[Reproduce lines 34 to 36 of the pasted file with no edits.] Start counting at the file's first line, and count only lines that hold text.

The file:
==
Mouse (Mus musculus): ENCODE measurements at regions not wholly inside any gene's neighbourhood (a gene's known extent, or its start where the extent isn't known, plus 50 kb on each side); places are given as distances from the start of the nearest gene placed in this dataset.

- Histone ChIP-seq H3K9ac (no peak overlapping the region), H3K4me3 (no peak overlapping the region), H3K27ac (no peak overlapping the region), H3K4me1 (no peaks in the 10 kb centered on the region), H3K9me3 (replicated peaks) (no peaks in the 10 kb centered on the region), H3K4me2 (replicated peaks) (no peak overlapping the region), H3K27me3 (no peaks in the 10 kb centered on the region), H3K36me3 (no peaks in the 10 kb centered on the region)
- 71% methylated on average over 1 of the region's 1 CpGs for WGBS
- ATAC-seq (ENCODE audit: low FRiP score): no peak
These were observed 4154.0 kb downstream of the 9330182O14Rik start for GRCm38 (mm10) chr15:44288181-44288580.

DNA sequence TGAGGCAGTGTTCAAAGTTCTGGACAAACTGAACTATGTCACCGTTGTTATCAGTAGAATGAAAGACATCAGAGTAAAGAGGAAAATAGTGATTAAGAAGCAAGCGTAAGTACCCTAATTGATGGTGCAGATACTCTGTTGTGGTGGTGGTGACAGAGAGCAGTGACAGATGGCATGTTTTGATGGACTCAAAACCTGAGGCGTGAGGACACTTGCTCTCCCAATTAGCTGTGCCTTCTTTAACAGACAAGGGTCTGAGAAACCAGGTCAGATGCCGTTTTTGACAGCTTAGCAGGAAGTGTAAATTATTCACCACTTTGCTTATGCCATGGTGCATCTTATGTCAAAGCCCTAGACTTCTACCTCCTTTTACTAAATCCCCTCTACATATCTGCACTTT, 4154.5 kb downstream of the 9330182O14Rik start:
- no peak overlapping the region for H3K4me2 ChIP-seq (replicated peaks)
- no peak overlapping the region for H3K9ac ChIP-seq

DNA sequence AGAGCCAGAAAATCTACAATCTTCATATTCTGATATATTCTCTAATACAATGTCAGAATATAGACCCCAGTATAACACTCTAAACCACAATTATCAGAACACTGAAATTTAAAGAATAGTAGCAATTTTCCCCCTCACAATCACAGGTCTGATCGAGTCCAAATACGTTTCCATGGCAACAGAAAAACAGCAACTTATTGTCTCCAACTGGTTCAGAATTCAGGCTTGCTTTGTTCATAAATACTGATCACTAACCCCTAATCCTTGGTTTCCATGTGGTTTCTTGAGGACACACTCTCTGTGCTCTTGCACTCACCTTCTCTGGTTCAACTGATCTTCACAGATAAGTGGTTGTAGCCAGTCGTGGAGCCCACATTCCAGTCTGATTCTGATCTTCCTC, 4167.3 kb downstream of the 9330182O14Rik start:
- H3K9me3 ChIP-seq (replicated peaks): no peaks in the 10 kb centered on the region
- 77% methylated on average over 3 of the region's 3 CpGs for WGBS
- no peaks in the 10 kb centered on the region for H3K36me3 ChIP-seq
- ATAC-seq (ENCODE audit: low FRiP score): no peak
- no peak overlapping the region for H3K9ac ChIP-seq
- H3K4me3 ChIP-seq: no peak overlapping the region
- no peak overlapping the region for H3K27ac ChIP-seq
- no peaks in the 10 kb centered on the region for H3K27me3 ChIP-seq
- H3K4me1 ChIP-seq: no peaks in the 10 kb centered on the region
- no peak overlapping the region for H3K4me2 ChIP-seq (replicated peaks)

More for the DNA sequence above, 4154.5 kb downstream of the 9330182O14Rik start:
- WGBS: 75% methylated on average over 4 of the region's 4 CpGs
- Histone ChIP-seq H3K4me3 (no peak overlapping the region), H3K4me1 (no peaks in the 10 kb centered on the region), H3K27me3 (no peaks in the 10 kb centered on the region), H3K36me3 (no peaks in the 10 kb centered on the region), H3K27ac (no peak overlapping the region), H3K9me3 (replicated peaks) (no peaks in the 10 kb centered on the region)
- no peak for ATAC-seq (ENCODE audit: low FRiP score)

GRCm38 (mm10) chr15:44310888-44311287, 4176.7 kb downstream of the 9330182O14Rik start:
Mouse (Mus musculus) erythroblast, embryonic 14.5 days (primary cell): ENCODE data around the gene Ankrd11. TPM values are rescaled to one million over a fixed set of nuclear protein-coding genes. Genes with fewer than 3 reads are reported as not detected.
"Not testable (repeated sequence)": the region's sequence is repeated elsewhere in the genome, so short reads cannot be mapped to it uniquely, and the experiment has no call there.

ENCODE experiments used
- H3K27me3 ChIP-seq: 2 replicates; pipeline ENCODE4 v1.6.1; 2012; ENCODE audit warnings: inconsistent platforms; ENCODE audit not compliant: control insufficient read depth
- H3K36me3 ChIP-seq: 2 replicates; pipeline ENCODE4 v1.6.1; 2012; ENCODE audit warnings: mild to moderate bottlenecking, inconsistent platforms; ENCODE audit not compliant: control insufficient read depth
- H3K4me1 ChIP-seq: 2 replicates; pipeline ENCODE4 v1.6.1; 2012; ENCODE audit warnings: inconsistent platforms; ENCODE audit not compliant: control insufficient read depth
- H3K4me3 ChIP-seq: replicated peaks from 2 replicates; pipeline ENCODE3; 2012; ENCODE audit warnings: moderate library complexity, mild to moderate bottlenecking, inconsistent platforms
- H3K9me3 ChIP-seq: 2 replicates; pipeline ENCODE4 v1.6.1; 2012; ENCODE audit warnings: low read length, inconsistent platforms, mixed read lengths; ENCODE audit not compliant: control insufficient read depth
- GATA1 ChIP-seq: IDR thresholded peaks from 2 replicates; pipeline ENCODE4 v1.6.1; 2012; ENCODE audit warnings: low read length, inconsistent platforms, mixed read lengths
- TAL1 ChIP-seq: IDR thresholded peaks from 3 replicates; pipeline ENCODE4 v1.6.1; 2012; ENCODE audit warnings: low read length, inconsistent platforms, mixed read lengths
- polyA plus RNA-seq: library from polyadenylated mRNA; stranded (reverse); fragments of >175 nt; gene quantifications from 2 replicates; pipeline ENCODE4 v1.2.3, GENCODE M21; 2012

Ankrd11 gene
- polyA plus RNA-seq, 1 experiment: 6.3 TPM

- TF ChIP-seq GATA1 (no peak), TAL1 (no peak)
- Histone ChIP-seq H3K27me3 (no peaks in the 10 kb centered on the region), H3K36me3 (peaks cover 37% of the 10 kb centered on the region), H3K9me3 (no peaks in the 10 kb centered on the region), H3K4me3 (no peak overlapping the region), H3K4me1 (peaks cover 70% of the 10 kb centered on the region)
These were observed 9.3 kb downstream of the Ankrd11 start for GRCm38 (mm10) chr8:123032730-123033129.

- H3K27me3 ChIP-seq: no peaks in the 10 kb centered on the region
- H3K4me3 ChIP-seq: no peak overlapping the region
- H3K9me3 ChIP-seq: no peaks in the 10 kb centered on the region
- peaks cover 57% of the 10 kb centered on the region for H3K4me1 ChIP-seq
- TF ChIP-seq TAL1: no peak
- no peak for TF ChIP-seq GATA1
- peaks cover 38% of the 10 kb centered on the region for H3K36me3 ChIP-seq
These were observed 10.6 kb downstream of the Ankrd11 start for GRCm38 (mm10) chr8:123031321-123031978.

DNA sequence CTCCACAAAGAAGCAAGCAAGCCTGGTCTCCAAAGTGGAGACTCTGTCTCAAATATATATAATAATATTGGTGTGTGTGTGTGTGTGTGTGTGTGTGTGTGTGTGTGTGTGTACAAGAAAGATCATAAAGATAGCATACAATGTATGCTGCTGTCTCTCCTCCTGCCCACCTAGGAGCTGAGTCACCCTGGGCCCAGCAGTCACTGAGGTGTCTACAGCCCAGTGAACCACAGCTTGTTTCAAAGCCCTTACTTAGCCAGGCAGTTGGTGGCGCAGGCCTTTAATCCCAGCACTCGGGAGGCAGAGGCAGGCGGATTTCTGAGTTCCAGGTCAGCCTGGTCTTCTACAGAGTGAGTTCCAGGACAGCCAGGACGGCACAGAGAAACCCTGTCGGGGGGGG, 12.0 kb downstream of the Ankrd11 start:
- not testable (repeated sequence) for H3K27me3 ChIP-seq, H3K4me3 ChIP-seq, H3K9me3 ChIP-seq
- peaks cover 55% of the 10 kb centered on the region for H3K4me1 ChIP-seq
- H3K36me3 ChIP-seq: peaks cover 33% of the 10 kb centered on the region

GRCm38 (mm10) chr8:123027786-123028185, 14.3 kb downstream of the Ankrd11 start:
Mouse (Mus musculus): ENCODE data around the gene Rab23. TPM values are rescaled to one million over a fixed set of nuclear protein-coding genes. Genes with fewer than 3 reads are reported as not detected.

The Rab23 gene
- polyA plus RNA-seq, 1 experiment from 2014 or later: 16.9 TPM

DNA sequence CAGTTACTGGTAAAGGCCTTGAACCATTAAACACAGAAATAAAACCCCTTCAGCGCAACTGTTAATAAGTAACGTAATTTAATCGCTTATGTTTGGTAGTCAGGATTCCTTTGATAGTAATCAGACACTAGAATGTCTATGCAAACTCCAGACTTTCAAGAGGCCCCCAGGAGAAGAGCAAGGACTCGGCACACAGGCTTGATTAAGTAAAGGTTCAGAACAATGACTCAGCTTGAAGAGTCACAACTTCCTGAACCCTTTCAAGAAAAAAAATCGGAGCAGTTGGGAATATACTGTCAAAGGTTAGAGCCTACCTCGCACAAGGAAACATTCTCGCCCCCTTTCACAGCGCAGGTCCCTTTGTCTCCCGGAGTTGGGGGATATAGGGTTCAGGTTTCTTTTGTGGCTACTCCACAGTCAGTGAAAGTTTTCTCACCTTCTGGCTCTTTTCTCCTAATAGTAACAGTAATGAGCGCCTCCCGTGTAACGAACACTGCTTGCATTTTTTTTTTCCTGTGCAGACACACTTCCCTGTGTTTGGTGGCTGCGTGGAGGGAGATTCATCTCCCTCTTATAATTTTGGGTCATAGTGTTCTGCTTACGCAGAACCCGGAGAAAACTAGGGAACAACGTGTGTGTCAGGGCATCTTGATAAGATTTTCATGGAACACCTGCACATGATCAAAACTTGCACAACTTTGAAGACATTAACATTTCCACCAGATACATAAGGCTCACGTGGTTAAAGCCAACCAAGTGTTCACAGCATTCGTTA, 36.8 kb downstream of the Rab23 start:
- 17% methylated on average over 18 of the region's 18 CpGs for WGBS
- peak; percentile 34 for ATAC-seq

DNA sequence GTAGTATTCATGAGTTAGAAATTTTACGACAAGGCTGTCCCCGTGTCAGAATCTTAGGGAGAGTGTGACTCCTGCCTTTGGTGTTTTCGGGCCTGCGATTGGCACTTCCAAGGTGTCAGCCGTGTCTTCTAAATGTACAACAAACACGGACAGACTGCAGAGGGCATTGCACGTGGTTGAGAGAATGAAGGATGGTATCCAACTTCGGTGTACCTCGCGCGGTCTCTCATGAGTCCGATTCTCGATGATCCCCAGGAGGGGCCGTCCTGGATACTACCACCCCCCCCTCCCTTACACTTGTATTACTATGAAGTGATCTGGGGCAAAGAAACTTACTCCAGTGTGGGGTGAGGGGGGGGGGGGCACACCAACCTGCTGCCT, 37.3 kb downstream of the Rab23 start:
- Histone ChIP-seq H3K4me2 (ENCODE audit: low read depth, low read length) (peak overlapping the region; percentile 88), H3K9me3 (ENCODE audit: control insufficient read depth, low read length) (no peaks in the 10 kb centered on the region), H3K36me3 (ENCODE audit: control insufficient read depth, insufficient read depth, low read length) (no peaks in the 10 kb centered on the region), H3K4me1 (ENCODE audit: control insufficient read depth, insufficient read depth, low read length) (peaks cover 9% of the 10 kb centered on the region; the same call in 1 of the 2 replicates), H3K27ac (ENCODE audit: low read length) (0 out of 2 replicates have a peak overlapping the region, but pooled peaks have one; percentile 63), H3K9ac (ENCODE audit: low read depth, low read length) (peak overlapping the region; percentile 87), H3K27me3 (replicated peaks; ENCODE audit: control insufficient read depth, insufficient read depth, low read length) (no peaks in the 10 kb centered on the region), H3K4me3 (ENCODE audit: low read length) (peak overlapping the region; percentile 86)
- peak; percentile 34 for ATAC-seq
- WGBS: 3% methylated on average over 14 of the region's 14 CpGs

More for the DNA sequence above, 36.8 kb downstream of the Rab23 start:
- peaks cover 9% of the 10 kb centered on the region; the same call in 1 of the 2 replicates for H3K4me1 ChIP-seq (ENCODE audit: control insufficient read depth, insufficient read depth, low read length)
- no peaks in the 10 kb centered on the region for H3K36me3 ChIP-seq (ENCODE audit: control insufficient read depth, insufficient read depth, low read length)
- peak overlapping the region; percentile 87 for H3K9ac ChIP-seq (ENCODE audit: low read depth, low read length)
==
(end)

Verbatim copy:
- TAL1 ChIP-seq: IDR thresholded peaks from 3 replicates; pipeline ENCODE4 v1.6.1; 2012; ENCODE audit warnings: low read length, inconsistent platforms, mixed read lengths
- polyA plus RNA-seq: library from polyadenylated mRNA; stranded (reverse); fragments of >175 nt; gene quantifications from 2 replicates; pipeline ENCODE4 v1.2.3, GENCODE M21; 2012

Ankrd11 gene